The February 4, 1910 evening edition of The Charlotte News.
From the December 19, 1888 front page of The Charlotte News.
We’ve added a whopping 10,000+ issues of The Charlotte News to DigitalNC. The paper was published daily, and these issues date from 1888-1922 (minus 1911, which has been on our website since 2012). In its first years, you’ll find front-page news under the column “Local Ripples” that would probably surprise Charlotteans today – such small details as the names of people renting certain houses, the number of people being married on the next day, or the specific ailments of local residents. The front page from December 19, 1888 even details a confrontation between a local resident and a billy goat (at right).
Starting in 1909 you will find not only the News but also The Evening Chronicle, which was published separately for a number of years and then merged with The Charlotte News to become The Charlotte News and Evening Chronicle. In 1910 the front page boasted that it was “the only paper between Atlanta and Washington to issue morning, evening, and Sunday editions.”
With so many editions to fill, it’s not surprising that the paper covered a wide variety of international, national, and local topics. You’ll find a lot of syndicated content, but also statewide and Charlotte-area news and advertisements. When there are multiple issues per day, the morning paper contains more local and statewide news and advertisements, whereas the evening paper includes financial reports, sporting news, the women’s page, and syndicated content.
You can view all of the issues we have online of The Charlotte News on its landing page, or browse our entire newspaper collection here.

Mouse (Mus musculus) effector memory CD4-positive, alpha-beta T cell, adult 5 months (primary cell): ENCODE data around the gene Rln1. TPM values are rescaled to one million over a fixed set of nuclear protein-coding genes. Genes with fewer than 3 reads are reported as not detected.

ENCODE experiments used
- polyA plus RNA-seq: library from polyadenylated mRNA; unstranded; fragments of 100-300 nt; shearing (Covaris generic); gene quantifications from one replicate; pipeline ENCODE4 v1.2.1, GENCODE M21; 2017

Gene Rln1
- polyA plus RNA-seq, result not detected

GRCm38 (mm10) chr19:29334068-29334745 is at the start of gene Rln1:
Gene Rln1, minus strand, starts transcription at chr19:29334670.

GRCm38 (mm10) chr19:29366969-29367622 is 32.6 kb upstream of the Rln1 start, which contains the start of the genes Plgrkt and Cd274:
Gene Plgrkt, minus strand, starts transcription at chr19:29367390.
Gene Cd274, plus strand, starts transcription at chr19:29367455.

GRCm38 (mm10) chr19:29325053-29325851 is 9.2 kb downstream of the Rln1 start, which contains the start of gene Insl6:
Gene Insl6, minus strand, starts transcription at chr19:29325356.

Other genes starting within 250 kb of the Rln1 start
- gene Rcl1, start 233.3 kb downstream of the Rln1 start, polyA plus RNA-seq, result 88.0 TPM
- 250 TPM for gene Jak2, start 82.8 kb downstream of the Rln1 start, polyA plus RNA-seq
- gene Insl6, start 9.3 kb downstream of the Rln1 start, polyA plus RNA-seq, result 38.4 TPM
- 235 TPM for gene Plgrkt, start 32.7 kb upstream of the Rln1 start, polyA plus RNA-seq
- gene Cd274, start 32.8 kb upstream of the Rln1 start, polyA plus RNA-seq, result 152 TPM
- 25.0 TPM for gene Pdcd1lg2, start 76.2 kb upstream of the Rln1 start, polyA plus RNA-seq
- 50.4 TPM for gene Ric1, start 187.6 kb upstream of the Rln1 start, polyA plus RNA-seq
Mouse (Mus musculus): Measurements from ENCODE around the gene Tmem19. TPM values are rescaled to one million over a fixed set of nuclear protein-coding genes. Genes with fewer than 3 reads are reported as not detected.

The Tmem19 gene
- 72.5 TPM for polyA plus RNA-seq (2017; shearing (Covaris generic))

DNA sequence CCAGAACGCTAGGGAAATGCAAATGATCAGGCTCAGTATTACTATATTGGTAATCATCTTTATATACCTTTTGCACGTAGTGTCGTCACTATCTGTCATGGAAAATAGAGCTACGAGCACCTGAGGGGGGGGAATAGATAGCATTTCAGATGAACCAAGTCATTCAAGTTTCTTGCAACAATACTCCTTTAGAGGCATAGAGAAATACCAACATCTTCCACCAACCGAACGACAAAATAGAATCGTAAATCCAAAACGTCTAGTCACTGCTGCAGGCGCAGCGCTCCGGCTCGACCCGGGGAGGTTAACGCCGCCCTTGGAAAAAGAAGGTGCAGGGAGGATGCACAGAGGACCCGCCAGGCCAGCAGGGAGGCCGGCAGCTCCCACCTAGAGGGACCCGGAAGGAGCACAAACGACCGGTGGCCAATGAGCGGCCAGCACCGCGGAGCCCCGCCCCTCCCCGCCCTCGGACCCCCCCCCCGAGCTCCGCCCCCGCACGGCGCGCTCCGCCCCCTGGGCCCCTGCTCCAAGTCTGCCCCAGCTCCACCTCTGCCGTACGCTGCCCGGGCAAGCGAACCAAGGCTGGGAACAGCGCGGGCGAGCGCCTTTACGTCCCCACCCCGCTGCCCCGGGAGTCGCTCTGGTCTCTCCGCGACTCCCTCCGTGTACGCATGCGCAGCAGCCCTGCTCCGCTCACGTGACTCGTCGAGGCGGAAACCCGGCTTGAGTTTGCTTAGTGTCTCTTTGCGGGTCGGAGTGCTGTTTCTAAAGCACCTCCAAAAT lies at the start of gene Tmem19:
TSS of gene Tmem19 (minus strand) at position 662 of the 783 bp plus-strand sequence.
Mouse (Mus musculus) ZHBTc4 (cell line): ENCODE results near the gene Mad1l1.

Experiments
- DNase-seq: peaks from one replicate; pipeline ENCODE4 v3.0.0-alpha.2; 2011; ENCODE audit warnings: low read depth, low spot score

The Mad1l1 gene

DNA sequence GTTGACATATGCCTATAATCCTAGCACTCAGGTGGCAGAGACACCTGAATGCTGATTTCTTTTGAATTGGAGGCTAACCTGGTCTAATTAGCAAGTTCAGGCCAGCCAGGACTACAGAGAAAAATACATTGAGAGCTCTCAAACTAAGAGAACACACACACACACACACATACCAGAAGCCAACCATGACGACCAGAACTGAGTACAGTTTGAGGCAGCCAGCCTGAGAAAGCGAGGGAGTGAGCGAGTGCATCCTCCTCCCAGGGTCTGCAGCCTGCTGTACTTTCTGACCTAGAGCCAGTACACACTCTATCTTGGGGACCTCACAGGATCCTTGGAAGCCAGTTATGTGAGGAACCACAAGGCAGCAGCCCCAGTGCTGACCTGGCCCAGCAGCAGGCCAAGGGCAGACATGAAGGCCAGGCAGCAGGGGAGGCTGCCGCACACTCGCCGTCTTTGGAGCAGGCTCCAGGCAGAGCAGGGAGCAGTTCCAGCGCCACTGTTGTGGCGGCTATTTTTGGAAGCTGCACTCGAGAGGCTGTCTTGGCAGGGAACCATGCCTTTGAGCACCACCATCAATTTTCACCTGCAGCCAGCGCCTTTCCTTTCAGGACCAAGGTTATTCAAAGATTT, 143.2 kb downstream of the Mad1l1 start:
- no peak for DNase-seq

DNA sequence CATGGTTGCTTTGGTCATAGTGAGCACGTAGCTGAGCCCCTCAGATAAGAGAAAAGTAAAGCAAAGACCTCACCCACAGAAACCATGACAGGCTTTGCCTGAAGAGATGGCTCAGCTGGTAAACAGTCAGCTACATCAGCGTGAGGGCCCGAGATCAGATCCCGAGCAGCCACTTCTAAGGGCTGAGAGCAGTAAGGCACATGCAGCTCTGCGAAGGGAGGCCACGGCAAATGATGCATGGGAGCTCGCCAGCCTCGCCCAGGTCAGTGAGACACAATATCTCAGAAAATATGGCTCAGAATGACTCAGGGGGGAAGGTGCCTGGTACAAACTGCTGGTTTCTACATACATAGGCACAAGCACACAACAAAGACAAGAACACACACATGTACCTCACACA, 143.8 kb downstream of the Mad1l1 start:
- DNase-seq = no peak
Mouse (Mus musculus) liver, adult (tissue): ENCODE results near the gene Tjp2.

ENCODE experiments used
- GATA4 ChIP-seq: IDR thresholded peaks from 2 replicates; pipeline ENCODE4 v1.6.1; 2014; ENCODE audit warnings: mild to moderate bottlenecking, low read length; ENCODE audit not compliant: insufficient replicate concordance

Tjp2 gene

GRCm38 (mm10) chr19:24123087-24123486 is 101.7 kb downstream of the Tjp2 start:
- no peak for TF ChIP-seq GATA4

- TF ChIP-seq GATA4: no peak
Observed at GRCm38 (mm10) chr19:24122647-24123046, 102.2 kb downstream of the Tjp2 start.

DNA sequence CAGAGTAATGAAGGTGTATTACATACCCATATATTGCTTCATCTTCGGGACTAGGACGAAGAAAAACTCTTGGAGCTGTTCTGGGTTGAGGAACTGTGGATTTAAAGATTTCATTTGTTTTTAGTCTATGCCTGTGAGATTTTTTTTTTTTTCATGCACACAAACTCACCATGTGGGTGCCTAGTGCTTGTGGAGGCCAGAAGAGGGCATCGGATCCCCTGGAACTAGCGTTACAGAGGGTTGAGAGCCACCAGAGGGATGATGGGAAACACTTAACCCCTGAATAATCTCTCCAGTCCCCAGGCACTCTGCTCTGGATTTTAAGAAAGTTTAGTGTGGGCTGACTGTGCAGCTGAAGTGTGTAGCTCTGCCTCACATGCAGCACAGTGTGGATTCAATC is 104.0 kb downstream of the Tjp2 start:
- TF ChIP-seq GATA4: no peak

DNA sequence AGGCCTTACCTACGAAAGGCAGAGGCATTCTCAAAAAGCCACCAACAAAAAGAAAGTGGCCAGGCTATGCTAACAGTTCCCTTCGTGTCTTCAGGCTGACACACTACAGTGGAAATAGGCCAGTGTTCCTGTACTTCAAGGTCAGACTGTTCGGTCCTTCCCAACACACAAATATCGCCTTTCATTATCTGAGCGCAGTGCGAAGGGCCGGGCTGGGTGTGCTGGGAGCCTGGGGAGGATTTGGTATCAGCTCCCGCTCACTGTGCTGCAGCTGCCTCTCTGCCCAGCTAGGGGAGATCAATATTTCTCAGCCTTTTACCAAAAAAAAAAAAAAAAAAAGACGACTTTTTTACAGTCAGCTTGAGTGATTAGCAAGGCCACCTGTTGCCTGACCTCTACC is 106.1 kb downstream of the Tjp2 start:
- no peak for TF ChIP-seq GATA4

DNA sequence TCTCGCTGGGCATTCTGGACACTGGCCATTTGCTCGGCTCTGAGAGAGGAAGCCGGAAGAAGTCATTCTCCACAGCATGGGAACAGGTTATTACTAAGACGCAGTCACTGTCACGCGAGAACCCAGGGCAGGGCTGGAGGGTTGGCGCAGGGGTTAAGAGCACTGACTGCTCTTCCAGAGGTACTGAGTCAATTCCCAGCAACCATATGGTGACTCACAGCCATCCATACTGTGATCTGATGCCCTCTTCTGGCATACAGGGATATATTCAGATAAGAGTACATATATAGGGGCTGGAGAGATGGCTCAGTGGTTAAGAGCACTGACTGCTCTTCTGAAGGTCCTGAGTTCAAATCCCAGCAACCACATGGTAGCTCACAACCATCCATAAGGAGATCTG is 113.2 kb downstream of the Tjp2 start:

Thanks to a nomination by our partner, Swannanoa Valley Museum and History Center, 1,357 issues of Black Mountain News from 1951 to 1976 are now available to view on our website. Black Mountain News is published in Black Mountain which is located in western North Carolina in Buncombe County near Asheville. This batch of Black Mountain News issues builds on our current collection of the paper which originally spanned only from the paper’s first issue on September 6, 1945 to 1950.
Dancing, Singing, and Clogging This Friday, March 23, 1972
Articles published in Black Mountain News center the stories, announcements, and advertisements of the Black Mountain community along with other surrounding communities such as Swannanoa. These articles provide readers with more information on Black Mountain’s community and history during the period. Featured articles include an ad for a 1955 Tupperware party, information on the 1972 Owen High School Folk Festival, and a call for donations from the Buncombe County community for the preservation of the U.S.S. North Carolina (which currently resides in Wilmington).
Digitization of these issues was funded in part by the North Caroliniana Society.
To learn more about the Swannanoa Valley Museum and History Center, please visit their website.
To view more newspapers from around North Carolina, please visit here.
The front page of the April 25, 1940 of the Goldsboro Herald, which shows articles about local Black schools, the Goldbugs, and a prelude to war.
Thanks to the Wayne County Public Library, we’re sharing issues of the Goldsboro Herald from 1936-1940 on DigitalNC. Digitization of these issues was funded by the North Caroliniana Society.